Adang should probably be classified as 6b "threatened" since it is losing child speakers, is becoming more restricted in domains, and is decreasing in population due to urbanization (Haan 2001: 6). Moreover, even supposedly bilingual young adults show stronger proficiency in Indonesian than in Adang (Hamilton et al 2013).
Haan, John W. 2001. The grammar of Adang, a Papuan language spoken on the island of Alor, East Nusa Tenggara, Indonesia. PhD thesis, University of Sydney.
Hamilton, Amanda, Jawee Perla, and Laura C. Robinson. 2013. A psycholinguistic assessment of language loss in Eastern Indonesia: Evidence from the HALA project. In Mari C. Jones & Sarah Ogilvie (eds.) Keeping languages alive: Documentation, revitalization, and pedagogy, 16-28. Cambridge: Cambridge University Press.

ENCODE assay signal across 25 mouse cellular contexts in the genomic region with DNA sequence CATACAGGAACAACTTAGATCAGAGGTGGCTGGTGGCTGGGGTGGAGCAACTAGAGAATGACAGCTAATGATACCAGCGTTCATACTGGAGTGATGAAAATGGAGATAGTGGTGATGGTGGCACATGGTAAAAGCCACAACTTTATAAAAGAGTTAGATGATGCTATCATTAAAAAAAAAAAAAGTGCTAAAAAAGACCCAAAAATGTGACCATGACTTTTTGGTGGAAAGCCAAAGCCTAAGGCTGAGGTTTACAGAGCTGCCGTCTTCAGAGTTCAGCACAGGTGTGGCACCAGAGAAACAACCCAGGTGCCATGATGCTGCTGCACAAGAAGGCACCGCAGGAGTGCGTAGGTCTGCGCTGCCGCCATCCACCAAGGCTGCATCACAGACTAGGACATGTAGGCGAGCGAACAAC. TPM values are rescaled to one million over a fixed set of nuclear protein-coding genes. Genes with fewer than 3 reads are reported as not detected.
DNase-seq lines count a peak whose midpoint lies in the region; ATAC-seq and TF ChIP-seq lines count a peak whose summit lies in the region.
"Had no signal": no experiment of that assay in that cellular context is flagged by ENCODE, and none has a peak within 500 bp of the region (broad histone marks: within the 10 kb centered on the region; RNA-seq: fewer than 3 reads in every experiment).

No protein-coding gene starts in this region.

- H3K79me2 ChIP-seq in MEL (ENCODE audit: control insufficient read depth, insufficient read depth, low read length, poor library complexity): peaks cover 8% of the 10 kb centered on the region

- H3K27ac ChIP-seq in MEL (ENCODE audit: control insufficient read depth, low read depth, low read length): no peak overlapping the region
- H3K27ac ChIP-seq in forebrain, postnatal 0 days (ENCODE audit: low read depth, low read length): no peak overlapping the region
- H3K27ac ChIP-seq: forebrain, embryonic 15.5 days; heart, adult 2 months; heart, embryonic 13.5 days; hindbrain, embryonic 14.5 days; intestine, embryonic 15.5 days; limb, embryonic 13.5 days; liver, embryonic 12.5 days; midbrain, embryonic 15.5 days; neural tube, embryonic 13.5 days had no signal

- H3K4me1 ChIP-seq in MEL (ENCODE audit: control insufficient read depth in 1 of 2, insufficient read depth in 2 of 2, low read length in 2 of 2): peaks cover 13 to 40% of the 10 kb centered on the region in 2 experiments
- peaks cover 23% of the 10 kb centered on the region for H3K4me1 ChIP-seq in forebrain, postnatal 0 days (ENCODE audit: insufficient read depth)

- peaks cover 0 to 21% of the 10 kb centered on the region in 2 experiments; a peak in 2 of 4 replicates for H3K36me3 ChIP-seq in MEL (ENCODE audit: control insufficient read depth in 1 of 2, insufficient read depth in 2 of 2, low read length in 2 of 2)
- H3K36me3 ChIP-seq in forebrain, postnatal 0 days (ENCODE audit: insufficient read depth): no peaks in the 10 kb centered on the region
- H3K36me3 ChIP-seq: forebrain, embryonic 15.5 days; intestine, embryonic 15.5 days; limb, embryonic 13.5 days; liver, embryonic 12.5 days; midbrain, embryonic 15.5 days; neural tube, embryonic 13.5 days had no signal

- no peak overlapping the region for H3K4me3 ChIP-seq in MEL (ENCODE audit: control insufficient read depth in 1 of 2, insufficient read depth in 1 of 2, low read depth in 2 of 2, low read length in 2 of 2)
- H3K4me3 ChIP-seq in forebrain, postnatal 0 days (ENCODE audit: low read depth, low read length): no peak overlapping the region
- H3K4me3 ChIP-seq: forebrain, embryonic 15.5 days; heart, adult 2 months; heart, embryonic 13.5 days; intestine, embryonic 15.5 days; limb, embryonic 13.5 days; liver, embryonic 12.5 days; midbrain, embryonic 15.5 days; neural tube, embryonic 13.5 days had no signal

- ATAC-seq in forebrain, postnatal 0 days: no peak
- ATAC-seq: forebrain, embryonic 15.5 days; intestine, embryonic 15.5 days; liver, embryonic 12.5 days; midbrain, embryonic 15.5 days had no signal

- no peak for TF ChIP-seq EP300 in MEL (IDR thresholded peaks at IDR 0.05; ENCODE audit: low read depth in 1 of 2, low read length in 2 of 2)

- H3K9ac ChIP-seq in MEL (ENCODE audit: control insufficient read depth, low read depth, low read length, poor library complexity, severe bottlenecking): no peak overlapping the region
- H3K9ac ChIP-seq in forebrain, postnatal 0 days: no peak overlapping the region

Laura Robinson, PhD
Visiting Assistant Professor
Department of Linguistics
University of California, Santa Barbara
This is good information on Adang [adn] in Papua, Indonesia. We will make these changes for this language in the 18th edition update, due to be released early 2015.